A reign is the period of time that a monarch (a king, queen, emperor, etc.) rules over a country. It can also be the period of time that a spiritual leader rules in a particular office. For example, the reign of a pope, dalai lama, patriarch etc. A reign can also be used for an office or championship. In many cases a reign lasts until the monarch (or leader) resigns, dies, or is removed. A monarch's reign was sometimes used to mark time officially. In Anglo-Saxon England for example, many royal documents were dated by the regnal year of the king. This lasted until about the 10th century.
Current Longest Reigning Monarchs change
Some of the longest reigning current monarchs are:
- Elizabeth II, United Kingdom, 62+ years .
- Sikiru Kayode Adetona, Nigeria, 55+ years.
- Hassanal Bolkiah, Brunei, 47+ years.
- Margrethe II of Denmark, 42+ years.
- Sultan bin Muhammad Al-Qasimi, United Arab Emirates, 42+ years.
- Carl XVI Gustaf of Sweden 41+ years.
Some of the longest reigning monarchs of all time are:
Shortest Reigning Monarchs in History change
Some of the shortest reigns in history are:
- Louis Antoine, Duke of Angoulême as "Louis XIX of France", reigned for 20 minutes.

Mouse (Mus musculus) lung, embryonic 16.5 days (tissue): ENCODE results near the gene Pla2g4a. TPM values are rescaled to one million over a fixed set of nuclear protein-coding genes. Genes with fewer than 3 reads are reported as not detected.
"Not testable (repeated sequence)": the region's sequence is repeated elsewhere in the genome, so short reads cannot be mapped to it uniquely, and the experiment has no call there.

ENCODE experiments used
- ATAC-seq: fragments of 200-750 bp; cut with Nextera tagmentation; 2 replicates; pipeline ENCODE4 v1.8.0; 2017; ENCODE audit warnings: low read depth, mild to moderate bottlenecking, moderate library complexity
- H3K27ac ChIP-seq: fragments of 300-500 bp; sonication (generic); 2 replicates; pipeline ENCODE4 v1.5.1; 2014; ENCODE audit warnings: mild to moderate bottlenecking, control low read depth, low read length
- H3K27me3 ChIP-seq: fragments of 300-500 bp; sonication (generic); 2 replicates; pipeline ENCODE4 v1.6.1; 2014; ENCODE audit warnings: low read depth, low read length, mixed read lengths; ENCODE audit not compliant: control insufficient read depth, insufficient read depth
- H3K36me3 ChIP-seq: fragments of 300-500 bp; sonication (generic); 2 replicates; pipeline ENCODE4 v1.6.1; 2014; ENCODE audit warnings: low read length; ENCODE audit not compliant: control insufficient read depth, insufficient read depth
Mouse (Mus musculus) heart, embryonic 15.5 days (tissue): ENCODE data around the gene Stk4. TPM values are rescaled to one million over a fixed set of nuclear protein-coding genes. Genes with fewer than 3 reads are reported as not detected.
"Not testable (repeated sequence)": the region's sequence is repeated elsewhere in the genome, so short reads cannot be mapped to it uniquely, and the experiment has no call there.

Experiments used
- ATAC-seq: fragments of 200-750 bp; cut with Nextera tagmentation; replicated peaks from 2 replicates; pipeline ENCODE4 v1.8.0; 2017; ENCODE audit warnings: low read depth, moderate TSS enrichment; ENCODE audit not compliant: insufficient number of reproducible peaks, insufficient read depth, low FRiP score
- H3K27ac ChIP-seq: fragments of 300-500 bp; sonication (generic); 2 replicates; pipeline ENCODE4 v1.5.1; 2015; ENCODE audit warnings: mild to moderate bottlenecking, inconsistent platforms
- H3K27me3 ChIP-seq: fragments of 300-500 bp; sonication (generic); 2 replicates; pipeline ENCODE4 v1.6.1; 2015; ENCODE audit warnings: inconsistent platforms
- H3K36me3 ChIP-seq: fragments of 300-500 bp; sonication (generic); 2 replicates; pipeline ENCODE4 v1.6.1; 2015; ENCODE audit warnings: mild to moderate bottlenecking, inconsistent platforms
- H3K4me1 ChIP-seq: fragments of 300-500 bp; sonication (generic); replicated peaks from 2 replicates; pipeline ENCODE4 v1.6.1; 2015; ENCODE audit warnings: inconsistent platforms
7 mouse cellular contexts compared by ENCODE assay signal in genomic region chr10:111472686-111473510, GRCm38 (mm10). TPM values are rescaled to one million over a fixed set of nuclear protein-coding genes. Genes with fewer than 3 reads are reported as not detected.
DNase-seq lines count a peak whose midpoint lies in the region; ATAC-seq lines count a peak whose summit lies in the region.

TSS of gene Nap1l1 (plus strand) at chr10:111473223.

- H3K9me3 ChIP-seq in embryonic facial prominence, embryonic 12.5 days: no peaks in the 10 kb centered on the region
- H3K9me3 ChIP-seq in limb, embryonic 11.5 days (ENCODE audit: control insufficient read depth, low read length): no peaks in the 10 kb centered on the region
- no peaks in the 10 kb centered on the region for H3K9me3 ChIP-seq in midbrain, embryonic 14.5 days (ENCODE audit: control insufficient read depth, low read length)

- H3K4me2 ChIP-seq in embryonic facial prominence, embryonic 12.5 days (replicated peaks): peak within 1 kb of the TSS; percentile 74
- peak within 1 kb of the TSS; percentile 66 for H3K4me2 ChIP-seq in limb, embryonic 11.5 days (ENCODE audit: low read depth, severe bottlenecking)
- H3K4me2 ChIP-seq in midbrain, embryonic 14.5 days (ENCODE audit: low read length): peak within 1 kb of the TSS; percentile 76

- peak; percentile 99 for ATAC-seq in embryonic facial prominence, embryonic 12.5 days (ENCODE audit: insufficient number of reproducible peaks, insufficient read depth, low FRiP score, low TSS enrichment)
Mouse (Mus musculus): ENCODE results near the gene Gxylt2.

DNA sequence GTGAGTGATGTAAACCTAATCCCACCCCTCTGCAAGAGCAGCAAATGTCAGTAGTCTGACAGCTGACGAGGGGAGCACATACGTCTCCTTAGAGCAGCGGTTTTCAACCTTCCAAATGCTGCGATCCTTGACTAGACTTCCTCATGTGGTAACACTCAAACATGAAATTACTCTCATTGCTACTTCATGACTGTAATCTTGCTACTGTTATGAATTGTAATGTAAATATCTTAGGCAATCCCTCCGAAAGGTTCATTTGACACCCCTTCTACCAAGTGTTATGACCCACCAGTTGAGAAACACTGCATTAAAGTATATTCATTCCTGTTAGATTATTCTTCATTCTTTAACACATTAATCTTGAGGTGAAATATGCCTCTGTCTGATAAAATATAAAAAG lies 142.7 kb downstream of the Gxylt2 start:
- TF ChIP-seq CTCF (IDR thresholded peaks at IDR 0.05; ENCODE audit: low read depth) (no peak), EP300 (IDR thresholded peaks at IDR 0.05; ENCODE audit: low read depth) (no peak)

- Dipendra of Nepal, reigned for 56 hours (in a coma).
- Dục Đức reigned as Emperor of Vietnam for 3 days.
- Lady Jane Grey reigned as Queen of England for 9 days.
- Edward V of England was King of England for 2 months, 16 days.
- Dafydd ap Gruffydd was the Prince of Wales (last independent ruler) for 6 months, 11 days.
- "reign". Merriam-Webster, Incorporated. Retrieved 30 December 2015.
- Michael Jones, A Handbook of Dates: For Students of British History (Cambridge: Cambridge University Press, 2004), p. 21
- "World's longest-serving monarchs – where does the Queen rank?". The Telegraph. Retrieved 30 December 2015.
- Caroline Davies (9 September 2015). "UK's longest-reigning monarch, but Queen ranks only 48th in world". The Guardian. Retrieved 30 December 2015.
- Victoria Lambert (16 January 2016). "King for a day: who was the shortest-reigning monarch?". The Telegraph. Retrieved 30 December 2015.